Finance classes cover the theory of investing, running
scenarios with Monopoly money for practice. But some Smith
MBA and undergraduate students have the chance to work with
real money, in real time, experiencing all the pressures,
stress, anxiety and triumph of working in the fast-paced
world of financial trading.
Two student-run investment clubs—the Mayer Fund and the
Senbet Fund—provide MBA and undergraduate students with
real-world experience in stock selection, equity analysis
and portfolio management.
Fund's last fiscal year, from April 2007 to March 2008 proved to be even more stressful than most for
the Mayer Fund, run by an MBA student team comprised of two
portfolio managers and eight equity analysts. It was a tough
economic climate in which to make decisions. Battered by the
sub-prime mortgage crisis and rocked by poor performances in
the financial sector, the Fund’s student managers watched
with gloom as the financials and materials sectors faltered.
But their highly-diversified portfolio saw remarkably good
returns in the energy sector.
The Fund's long-term performance goal is to outpace the
appreciation of the S&P 500 on a risk-adjusted basis, a feat
its student managers and analysts have achieved every year.
Despite a market downturn that left professional
investment gurus at a loss, the Fund had a total return of
0.57 percent, and beat the S&P 500 once again.
But the important thing about the program is not the
money—it’s the experience. The Smith School’s $1.2 million
Mayer Fund, named to honor former dean William Mayer ’66,
MBA ’68, now the chair of the
Maryland College Park Foundation Board of Directors,
allows MBA students the opportunity to learn first-hand the
skills that will help them become good investors. The fund
was started in 1993 with a donation from the College of
Business and Management Foundation, was later expanded with
an additional $250,000 contribution from Mayer, and has
since grown as a result of canny investing by successive
teams of MBA students.
Most of the students in the Mayer Fund have come from
careers other than finance, and are pursuing an MBA in order
to make a career switch. The technical skills they learn in
the Mayer Fund become extremely important, says Bill Song, a
Mayer Fund portfolio manager in 2007-2008. Song, who
graduated from West Point and spent 6 years as a military
intelligence officer, including a tour in Iraq, feels deeply
the responsibility with which the group has been entrusted.
“This isn’t play money,” says Song. “It is real money,
and so every decision we have to make is very personal for
us and is scrutinized very carefully.”
Companies they added:
|Starwood Hotels and Resorts Worldwide, Inc.
|Franklin Templeton Investments
|Charles River Laboratories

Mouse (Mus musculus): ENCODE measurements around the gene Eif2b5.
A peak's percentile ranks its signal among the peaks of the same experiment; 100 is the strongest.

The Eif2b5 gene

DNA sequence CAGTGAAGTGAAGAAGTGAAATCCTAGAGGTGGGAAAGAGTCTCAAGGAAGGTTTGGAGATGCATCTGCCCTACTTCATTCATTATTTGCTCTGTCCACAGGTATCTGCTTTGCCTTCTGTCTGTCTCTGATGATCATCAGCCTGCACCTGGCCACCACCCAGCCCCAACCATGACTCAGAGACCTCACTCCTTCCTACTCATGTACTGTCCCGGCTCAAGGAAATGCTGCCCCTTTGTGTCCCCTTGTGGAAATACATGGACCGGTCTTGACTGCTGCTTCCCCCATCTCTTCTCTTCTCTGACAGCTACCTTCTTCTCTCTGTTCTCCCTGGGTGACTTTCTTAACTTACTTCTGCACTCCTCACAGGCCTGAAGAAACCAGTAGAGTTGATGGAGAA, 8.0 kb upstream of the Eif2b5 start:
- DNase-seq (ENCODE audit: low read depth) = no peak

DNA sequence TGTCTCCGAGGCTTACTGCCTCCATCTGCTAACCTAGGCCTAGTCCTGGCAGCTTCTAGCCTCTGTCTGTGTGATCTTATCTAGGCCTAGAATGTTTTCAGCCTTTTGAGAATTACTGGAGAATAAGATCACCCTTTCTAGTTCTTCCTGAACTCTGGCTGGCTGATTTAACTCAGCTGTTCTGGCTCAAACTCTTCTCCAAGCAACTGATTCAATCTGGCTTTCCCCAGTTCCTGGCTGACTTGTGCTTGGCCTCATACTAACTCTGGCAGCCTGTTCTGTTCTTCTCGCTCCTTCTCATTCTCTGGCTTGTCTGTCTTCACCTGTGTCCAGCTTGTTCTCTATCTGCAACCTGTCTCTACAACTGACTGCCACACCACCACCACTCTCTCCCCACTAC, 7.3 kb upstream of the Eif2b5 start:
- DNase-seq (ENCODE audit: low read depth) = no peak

Companies they sold:
|Black and Decker
Each analyst spends many hours researching the stocks
they pitch, studying Securities and Exchange Commission
filings, trading data, and acquisitions in the context of
their industry. The process of pitching a stock is
meticulous and technical. But excellent people skills are
also key. Stocks are only purchased if the entire group can
come to a consensus. Each analyst has to make a case that
everyone can agree upon. In a group of smart, passionately
dedicated people, that is often easier said than done. So
the group hones their teamwork skills as well.
“Sometimes it will take us a few weeks to come to a
consensus on whether to buy or sell,” says Song. “We fought
and fought and fought over Apple last year. It’s a great
company, but it went from $7 a share to several hundred
dollars a share. It is our role as portfolio managers to
manage that process—to make sure everyone is heard, that
everyone’s arguments are considered.”
And unlike a finance class, where performance is measured
with tests, papers or projects, the Mayer Fund provides a
measure of performance that is visible every day in the
Finance Lab stock ticker.
The 2007-2008 Mayer Fund team saw the slowdown in the
economy coming, including the problems with housing, but
they hadn’t counted on the problems in the finance industry.
The performance of those holdings were disappointing, but
over the course of the year the students diversified the
Fund’s holdings in the finance sector. Some of their energy
holdings did surprisingly well. The team otherwise went
neutral in every sector but healthcare, which they overweighted. It was a winning strategy overall: the Mayer
Fund returned $64,000 to the dean’s operating fund this
year, the second-highest return ever for the fund.
Mayer Fund alumnus Sarah Kroncke, MBA’00, a lecturer in
the finance department, serves as the Mayer Fund faculty
advisor. Prior to joining Smith, she worked for Wachovia
Securities as a vice president in their technology
investment banking practice, focusing on public equity,
convertible securities, M&A, and private equity
transactions. Kroncke oversees the Mayer Fund and advises
the students on both their investments and their careers.
The core of what they learn is financial skills, but
Kroncke believes there is more as well. “Once you get past
the financials, there’s the ability to convince the team and
package your idea in a way that is compelling enough that
everyone will agree. And then there is the selling aspect
and the teamwork aspect and pride of ownership that goes
with doing the work.”
The friendships developed in the fund are also important.
Mayer Fund alumni stay in touch with the Smith School and
each other, a strong network that helps current students in
their future careers.
“The friendships we’ve developed are so strong,” Song
says. “You meet a lot of people in the MBA program, but the
friendships I’ve made through the Mayer Fund will last
throughout my life and business career, I think.”